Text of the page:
The transfer of North Dakota from Spain to France and from France to the United States did not mean the end of the Latino presence in North Dakota. Manuel Lisa, a Spanish American born in New Orleans who spoke Spanish and a little French, left St. Louis in the spring of 1807 with 45 trappers to trade in the Dakotas. During his trip he carried his favorite book, Don Quijote, which he read constantly. Though most of his group was French Canadian, he also employed a number of Anglo Americans as well as some Latinos. Benito Vasquez, of Spanish background and second-in-command of the expedition, accompanied him on the first journey. Pedro Antonio, called a Spaniard in early accounts, accompanied Lisa when he went upriver in 1812, traveling all the way up the Missouri to the mouth of the Yellowstone. Manuel Lisa was the first trader to penetrate the far reaches of the Missouri valley. A master of dealing with the Native Americans, he was known as Chief Red Head among them. He organized the Santee Sioux and the Yanktonais to harass the English, and he persuaded 40 chiefs of the Missouri River tribes to make peace treaties with the United States.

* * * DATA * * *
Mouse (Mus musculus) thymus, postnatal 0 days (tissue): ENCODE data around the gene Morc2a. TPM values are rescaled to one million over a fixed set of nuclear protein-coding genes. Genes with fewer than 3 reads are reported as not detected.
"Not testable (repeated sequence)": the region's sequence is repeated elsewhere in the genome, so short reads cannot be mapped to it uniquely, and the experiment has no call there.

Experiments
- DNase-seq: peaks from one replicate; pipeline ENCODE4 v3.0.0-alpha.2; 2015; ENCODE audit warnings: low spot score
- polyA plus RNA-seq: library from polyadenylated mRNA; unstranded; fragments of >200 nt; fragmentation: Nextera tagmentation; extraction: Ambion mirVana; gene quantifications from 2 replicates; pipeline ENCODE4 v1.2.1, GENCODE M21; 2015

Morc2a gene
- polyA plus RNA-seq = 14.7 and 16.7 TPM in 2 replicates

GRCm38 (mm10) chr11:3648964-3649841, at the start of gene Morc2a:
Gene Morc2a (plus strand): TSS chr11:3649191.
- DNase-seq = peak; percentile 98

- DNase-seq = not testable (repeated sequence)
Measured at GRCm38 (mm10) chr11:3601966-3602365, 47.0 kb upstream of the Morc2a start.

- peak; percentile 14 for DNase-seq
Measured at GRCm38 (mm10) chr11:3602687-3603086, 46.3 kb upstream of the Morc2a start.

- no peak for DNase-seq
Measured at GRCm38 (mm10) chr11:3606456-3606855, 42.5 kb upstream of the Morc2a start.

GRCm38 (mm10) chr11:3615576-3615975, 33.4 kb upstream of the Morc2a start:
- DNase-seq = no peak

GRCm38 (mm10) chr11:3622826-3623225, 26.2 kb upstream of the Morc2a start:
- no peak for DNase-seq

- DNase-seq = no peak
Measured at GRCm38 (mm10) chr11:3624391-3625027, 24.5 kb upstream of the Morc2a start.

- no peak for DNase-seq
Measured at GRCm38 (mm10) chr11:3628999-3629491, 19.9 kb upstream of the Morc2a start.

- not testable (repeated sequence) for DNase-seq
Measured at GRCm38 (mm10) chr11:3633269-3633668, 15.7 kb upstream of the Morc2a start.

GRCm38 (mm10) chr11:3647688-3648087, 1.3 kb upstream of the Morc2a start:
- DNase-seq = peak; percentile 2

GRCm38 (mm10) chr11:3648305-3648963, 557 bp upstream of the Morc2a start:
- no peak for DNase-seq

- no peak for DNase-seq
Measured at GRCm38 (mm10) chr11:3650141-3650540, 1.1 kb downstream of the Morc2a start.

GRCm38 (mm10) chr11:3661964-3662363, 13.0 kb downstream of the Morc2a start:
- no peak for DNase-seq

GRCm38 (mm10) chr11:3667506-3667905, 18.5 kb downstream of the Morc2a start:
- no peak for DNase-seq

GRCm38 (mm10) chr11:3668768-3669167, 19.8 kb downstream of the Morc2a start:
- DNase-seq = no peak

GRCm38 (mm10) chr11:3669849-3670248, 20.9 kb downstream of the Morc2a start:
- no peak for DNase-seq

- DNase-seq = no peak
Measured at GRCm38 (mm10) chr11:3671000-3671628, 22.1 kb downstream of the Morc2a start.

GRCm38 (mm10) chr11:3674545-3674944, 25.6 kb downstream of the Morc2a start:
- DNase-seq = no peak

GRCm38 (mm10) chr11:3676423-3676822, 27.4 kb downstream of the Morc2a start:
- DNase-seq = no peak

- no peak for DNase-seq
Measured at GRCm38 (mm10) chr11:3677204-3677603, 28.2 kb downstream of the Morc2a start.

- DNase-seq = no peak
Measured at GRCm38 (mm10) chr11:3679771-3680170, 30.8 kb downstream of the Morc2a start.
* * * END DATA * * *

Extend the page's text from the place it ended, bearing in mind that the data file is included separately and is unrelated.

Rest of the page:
As a result of Manuel Lisa’s expeditions, U.S. companies became the dominant force in the fur trade. In turn, he became known as the King of the Missouri. A proud Latino and patriotic U.S. citizen, he was also a prominent figure in the war of 1812 against England. He was accused of taking advantage of both the Indians and the government, forcing him to resign his commission in 1817. He staunchly defended his innocence to General Clark in a letter written entirely in Spanish.

Gradually, as French Canadians and Latinos trappers became scarce, U.S. citizens came to dominate the fur trade in the region. Though a minority, the Latino presence persisted in North Dakota. The statistics from the late 1800s, the early 1900s, and the mid-1900s demonstrate that there have always been Latinos in North Dakota. For example, a man known as Old Manuel was employed by the American Fur Company at Fort Clark for several years in the 1820s. A Spaniard known only as Isidoro was killed by a fellow trader at Fort Union in 1841. In the 1840s and 1850s, Jose Ramusio, who was known by the Anglicized name of Joseph Ramsay, was one of the principal hunters at Fort Union. Isidore Sandoval, a Spanish hunter and trapper, served as interpreter for the American Fur Company in several locations along the Upper Missouri. After 1831, steamboats bringing men and merchandise traveled the Missouri with certain regularity. In the 1860s a well-known pilot and captain bore the name of John Gonsollis, a corruption of the name Gonzalez.